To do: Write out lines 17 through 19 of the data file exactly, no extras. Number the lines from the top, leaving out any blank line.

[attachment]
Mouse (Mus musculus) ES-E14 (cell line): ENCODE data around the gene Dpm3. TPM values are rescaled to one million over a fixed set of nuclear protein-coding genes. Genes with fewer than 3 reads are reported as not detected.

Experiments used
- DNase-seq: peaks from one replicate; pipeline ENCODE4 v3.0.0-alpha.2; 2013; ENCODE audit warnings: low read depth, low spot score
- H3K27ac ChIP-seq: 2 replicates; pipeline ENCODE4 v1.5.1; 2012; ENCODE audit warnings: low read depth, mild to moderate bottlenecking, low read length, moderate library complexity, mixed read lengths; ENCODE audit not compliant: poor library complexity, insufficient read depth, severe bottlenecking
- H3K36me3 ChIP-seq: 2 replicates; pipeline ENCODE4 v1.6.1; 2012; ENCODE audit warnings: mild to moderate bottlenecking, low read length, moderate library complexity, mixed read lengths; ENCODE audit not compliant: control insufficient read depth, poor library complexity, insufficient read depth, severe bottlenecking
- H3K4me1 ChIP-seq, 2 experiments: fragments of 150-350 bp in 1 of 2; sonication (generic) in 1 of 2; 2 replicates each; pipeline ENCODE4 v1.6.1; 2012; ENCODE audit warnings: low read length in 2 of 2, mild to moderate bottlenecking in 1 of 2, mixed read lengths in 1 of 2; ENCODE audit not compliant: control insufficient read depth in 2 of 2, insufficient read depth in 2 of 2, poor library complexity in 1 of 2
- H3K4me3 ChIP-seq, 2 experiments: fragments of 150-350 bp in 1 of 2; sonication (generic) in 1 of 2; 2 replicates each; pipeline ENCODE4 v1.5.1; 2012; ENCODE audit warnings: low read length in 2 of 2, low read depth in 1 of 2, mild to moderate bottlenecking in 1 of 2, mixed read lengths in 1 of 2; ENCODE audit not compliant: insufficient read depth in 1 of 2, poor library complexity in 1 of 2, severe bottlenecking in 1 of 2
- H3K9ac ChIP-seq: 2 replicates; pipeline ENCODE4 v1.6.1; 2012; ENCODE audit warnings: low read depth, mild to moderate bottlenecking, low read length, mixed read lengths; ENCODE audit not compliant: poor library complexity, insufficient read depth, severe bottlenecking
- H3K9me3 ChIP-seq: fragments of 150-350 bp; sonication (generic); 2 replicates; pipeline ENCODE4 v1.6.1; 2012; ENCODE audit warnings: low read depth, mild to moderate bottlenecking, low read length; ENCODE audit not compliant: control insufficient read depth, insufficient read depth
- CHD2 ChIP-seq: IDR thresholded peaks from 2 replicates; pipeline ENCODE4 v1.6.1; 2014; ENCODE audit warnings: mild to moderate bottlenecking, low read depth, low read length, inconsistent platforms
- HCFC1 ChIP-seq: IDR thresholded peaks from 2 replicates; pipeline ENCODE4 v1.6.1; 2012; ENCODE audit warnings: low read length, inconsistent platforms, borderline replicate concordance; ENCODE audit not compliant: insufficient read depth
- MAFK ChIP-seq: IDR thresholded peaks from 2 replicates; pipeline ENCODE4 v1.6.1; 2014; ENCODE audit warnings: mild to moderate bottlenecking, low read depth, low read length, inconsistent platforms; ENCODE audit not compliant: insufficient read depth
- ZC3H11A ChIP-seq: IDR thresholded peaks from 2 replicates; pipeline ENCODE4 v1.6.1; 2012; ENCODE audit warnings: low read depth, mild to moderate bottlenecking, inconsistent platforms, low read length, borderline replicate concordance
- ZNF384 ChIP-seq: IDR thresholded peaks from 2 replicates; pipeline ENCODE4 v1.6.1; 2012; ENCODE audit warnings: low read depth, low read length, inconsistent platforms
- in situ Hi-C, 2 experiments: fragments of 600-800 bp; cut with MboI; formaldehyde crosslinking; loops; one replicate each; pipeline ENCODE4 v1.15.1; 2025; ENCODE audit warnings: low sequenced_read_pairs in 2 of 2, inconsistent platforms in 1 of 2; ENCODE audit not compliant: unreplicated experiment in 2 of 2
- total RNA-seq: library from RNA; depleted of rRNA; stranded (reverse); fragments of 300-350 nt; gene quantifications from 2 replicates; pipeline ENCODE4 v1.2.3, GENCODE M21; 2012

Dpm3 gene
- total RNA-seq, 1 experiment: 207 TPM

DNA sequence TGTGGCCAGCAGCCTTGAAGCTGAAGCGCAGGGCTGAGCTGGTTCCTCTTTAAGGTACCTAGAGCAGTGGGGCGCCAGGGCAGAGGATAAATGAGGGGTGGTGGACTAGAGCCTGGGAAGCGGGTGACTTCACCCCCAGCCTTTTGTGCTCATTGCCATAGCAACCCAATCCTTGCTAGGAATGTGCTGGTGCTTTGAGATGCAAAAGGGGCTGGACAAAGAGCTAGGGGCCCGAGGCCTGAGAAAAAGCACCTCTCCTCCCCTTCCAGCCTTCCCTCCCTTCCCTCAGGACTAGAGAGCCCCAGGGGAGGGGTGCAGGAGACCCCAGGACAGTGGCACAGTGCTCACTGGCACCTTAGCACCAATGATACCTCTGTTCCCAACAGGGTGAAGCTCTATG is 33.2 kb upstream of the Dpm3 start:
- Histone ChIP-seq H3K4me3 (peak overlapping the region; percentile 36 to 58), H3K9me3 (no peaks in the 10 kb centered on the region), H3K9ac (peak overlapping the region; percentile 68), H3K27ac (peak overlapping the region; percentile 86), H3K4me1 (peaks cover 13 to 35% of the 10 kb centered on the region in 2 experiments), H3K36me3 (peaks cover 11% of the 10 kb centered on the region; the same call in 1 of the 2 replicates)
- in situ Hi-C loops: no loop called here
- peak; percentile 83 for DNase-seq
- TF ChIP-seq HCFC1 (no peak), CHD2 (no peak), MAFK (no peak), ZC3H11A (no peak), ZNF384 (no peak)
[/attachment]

Dpm3 gene
- total RNA-seq, 1 experiment: 207 TPM

DNA sequence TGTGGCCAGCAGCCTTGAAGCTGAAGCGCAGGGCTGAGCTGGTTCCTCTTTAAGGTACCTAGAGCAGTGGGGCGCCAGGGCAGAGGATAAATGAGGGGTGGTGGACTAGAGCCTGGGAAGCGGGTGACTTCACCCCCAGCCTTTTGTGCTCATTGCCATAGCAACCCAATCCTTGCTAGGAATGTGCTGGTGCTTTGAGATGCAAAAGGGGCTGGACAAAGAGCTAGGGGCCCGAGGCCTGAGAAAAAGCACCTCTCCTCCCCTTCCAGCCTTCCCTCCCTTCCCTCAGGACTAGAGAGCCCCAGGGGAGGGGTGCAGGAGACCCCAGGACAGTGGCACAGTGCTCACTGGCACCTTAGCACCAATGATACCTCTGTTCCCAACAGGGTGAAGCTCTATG is 33.2 kb upstream of the Dpm3 start: